Question 1: One question for Craig and one from Irena. Craig, how do you explain your statement that it was not an intentional incident, do you mean that the explosive device was placed there by accident or maybe it was meant for another vehicle?
Ratcliff: Obviously I expected the question, you know, we said the assumption at this point is that we do not believe that is was meant to intentionally harm anybody but certainly an investigation is being conducted and we will find out more as we go. There is a tendency for people to assume that because it was there it was meant to hurt somebody, but it does not necessarily mean that. The thing that I hope to do is avoid opening a can of worms but in the past year we have had many cases where people have found unexploded items and then placed them along the road to be picked up by the authorities. That does not mean that this was the case, but it does not mean that it wasn’t the case as well. So, good question, but at this point we are going to assume that it was not meant to intentionally harm anyone, so we will complete the investigation and we will see where it goes.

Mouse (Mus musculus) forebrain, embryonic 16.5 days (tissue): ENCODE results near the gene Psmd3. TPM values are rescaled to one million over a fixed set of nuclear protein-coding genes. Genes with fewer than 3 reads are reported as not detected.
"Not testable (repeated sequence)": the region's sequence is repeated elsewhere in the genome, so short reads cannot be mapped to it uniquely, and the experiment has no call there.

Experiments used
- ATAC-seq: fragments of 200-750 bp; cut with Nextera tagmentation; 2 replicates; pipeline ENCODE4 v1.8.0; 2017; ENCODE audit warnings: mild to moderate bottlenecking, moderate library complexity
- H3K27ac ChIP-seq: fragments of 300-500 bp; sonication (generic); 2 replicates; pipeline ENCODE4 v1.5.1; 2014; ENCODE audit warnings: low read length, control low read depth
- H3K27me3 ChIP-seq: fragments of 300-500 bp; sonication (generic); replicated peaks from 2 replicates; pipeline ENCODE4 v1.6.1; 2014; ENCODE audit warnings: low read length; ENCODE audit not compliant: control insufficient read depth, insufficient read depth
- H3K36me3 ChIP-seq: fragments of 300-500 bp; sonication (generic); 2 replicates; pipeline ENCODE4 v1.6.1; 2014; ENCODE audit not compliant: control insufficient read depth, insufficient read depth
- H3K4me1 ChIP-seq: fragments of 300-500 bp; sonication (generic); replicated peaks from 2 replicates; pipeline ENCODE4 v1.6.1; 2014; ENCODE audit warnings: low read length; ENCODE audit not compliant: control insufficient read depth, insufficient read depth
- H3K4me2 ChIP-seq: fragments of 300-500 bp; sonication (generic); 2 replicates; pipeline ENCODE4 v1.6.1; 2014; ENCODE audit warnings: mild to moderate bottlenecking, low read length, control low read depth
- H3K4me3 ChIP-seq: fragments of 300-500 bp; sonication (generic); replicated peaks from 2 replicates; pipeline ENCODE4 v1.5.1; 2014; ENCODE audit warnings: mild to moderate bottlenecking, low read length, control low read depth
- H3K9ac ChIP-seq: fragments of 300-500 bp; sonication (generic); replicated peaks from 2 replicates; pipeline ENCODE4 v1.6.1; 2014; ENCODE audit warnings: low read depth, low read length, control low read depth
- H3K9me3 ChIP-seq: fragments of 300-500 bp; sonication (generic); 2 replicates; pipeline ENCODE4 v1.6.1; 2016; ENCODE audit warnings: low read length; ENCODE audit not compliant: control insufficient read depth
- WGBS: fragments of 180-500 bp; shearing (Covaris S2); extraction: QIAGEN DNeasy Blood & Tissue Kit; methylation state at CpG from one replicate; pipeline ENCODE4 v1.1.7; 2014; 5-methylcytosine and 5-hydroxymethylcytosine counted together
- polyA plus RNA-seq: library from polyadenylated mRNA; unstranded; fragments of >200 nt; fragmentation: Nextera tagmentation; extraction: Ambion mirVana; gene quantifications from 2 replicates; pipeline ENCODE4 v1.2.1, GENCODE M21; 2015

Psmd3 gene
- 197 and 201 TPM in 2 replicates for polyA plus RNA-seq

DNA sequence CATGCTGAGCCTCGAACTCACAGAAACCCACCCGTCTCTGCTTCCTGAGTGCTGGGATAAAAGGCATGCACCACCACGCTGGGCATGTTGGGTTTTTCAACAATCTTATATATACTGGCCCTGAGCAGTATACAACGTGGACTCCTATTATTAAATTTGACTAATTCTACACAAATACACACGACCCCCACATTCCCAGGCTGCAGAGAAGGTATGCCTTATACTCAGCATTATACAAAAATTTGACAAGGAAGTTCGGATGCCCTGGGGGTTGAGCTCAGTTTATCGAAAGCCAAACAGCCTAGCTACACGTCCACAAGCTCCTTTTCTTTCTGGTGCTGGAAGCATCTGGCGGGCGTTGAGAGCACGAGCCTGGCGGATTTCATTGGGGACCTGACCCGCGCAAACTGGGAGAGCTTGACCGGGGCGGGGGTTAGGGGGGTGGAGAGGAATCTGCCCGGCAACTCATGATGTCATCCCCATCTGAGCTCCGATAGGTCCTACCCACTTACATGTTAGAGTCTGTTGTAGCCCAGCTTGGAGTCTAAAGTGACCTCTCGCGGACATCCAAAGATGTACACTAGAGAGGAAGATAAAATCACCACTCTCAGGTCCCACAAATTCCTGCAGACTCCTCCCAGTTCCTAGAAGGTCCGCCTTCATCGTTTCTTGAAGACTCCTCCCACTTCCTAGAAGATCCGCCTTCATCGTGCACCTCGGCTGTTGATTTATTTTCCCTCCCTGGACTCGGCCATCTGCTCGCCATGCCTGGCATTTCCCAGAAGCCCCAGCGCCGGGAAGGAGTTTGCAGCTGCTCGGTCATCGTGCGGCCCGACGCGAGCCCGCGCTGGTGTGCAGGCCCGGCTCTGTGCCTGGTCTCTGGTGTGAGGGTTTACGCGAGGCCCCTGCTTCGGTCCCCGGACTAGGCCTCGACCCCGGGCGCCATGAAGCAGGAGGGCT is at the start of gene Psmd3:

Journalist: My second question is for Irena. The middle of March is approaching, and it is for then that it was announced that the EU forces would come to the country.
Guzelova: Ok, well, there has been an awful lot of speculation in the press and it is just that, it is speculation. The negotiations on the technical arrangements of Berlin Plus are ongoing, we always said that they need to be completed for a timely hand over.

Question 2: A question for Ratcliff. Can you explain and tell us why would an explosive device be placed on the road if not to hurt somebody?
Ratcliff: As I said, there were many cases even last year when we asked people that if they found an unexploded ordnance to mark it and notify the authorities, but we still had cases last year where people picked them up and put them on the road. So, there is a tendency here for people to assume the worst. For once, let’s assume that it is a positive thing, that somebody tried to do the right thing but it resulted in an unfortunate accident.
Journalist: Can you tell us more concretely what really happened, did the local population call somebody or what happened?